Chiang Mai Street Food Tour
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Thailand has long had a reputation of being a paradise for backpackers, where you can sleep, eat and unwind on a tight budget. More recently, though, the country has unveiled a luxury side and it now woos upmarket tourists with 5-star hotels and fine dining restaurants.
Whatever type of traveller you are, you'll find a lot of prices in Thailand to be between 35 and 70% lower than in Australia.
Prices are exclusive of flights and hotels as you've (hopefully) already sorted these out. If not, you can check out flight deals to the country here and search for hotel accommodation to suit your budget at Hotels Finder.
Debit and credit cards are becoming more widely accepted across Thailand, but it's still best to have a decent amount of cash on you for paying for things at local markets and in smaller restaurants and shops.
Most travellers take a small amount of their home country's currency (around $50–$100) over to Thailand with them and exchange it for Thai baht when they arrive.
They then top up their budget with money from ATMs. However, some cards charge quite a bit for withdrawals, so it's worth shopping around for the right card.
In Bangkok taxi fares start at 35 baht (just over a dollar). After the first two kilometres the fare starts to go up by about two baht a kilometre. A taxi from the airport to the city is about 400-500 baht.
Tuk tuks offer an alternative to a taxi ride. These are automatic rickshaws that typically fit two passengers. Short journeys cost about 30 baht, but you must negotiate a fare before you get in.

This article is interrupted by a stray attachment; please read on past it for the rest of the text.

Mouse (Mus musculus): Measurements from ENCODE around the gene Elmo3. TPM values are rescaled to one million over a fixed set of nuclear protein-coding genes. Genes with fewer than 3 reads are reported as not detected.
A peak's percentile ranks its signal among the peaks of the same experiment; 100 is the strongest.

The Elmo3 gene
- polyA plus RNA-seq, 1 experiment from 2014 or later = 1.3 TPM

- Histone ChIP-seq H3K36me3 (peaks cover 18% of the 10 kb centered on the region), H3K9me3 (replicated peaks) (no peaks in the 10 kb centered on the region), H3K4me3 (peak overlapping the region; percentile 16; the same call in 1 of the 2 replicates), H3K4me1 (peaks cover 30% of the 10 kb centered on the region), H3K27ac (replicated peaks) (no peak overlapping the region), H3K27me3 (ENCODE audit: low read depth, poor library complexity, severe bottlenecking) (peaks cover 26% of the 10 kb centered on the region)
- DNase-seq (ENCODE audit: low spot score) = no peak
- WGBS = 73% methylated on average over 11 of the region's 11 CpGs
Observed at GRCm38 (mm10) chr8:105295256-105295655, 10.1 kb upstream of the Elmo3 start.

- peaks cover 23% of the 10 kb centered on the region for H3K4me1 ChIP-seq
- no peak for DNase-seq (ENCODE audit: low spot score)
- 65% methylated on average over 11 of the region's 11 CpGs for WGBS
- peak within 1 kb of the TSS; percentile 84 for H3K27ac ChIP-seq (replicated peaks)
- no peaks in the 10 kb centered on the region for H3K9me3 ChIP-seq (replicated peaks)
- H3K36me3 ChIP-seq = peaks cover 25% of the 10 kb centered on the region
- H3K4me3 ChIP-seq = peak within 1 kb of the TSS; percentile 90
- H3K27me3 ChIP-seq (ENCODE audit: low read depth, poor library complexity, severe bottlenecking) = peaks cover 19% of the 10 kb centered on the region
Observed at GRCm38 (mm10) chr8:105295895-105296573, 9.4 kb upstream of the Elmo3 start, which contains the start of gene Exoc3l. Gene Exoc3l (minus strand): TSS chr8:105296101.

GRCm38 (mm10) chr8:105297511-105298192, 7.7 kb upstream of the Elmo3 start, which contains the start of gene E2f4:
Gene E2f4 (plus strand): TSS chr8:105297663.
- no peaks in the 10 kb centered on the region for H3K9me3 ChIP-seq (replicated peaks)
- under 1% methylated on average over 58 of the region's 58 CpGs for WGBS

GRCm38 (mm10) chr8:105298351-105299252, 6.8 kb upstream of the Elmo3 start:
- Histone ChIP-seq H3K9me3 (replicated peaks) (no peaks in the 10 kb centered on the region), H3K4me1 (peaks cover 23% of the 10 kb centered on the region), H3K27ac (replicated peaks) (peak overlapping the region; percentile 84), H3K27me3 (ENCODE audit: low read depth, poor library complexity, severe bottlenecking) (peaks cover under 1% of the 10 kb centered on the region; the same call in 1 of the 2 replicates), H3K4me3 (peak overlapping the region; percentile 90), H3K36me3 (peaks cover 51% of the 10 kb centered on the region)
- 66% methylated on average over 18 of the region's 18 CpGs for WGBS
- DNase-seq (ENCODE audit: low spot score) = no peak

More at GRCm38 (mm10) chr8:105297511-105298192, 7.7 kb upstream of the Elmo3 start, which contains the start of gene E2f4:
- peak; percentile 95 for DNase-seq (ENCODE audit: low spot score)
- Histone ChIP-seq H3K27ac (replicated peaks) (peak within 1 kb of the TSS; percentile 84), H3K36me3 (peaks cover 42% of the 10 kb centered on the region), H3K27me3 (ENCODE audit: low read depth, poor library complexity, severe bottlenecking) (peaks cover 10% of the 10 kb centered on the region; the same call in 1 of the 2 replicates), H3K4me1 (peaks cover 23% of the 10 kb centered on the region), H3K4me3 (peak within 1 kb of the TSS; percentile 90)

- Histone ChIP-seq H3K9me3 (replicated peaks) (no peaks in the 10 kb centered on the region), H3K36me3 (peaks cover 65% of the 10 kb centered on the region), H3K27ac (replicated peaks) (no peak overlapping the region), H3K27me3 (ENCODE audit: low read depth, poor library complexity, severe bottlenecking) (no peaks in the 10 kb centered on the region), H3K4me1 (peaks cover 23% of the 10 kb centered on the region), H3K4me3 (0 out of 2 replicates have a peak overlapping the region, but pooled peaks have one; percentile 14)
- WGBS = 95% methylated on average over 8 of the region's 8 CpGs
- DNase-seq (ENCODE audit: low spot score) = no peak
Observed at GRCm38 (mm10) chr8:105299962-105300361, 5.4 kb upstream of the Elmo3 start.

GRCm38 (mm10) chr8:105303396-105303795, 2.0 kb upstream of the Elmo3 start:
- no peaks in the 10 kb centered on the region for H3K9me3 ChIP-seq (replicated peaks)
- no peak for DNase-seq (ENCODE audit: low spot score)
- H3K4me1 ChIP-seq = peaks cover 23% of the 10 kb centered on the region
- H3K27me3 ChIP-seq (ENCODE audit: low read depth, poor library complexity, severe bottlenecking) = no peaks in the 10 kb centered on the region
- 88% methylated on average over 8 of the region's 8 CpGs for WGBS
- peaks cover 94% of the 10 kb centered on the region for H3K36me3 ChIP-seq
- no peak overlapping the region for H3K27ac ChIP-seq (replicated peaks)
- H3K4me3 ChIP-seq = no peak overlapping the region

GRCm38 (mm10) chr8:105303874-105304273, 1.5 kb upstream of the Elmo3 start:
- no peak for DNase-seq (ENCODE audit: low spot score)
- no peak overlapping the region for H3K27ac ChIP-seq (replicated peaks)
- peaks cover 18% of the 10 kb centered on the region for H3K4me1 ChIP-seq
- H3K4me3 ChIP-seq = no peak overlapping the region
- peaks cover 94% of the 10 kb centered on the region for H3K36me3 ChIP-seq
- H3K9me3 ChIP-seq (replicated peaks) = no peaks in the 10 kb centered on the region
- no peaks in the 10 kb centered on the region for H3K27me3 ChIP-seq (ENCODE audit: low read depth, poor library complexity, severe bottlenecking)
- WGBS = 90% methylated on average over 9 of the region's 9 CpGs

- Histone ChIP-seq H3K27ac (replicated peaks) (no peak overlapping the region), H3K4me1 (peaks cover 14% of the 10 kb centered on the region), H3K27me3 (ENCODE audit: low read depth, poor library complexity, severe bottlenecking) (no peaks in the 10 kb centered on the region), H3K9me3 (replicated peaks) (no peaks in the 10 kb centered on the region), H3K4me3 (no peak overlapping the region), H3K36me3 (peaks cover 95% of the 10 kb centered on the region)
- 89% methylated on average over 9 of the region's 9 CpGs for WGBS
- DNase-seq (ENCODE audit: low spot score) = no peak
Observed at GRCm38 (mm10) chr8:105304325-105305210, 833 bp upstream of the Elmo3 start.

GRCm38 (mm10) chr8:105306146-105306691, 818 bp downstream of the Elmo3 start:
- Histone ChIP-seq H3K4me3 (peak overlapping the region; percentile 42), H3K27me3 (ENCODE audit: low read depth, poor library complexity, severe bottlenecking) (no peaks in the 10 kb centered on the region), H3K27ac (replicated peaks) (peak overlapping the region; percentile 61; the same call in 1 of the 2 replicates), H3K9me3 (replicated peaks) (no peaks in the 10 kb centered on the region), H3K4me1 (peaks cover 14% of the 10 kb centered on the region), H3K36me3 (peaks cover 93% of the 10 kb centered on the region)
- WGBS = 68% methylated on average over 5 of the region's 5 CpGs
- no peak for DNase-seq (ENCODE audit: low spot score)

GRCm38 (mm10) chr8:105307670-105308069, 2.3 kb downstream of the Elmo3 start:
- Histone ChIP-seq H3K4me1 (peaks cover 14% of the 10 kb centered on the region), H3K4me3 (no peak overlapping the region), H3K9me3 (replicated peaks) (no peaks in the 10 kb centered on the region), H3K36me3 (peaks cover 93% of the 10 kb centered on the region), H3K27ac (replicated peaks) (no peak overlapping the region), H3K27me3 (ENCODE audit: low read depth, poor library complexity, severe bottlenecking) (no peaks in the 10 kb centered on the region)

Scooters are cheaper to hire, but be aware that they're more dangerous to drive. You can usually hire one for about 1,344 baht ($56) a week.
Whether you have the budget of a prince or a pauper, you'll not go hungry in Thailand. If your purse strings are tight, you can pick up a bowl of street food soup or noodles for 30 baht (around $1). A meal in a basic Thai restaurant will cost you between 90 and 150 baht ($4–$6).
You'll find the cost of food increases when you're in more touristy areas. A 3-course meal at a fine dining restaurant overlooking the sea in Koh Samui, for example, can set up back as much as 1,360 baht ($56).
Alcohol can also be pricey in Thailand. Buy a beer from a 7-Eleven and you'll pay between $2 and $3. Order a beer in a hotel and you can pay up to $7.
If you're one to tick off must-do food experience in a city, street food is something not to miss in Thailand and tours can help you find the best of the best. Bangkok's towering skyscrapers are also home to rooftop bars and buffets, and while they may cost a bit more than the average meal they come with unrivalled views of the city.
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As with any destination, you can spend a little on sightseeing or you can spend a lot. A tour to The Bridge over the River Kwai will set you back a little over $80 while a trip to see the floating markets from Bangkok will cost a little over $50. If you're after an elephant experience, sanctuary visits will set you back about $100 per day, while island hopping tours in Thailand's south will be less than $30.
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Three networks operate in Thailand: dtac, AIS and TrueMove. AIS is the largest provider and tourists can buy prepaid SIMs called 1–2 Call and You from spots like Bangkok Airport.
You need to show your passport when you buy a SIM card. In terms of cost, you'll be looking at paying about $10 for a SIM that lasts a week.
You can also pre-purchase SIM cards before you leave home.
It doesn't matter if you're splashing the cash or travelling on a shoestring, you can have a great trip to Thailand.
Backpackers should budget 800–1,200 baht a day ($35–$50) to cover the costs of hostel rooms, street food meals, a couple of drinks and a spot of sightseeing.
Holiday makers looking for a touch more luxury should budget 1,800–3,000 baht ($75–$125) a day to cover nice hotels, gourmet meals and cocktails.
Exchange rate is approximate, obtained from xe.com on 11 November 2018
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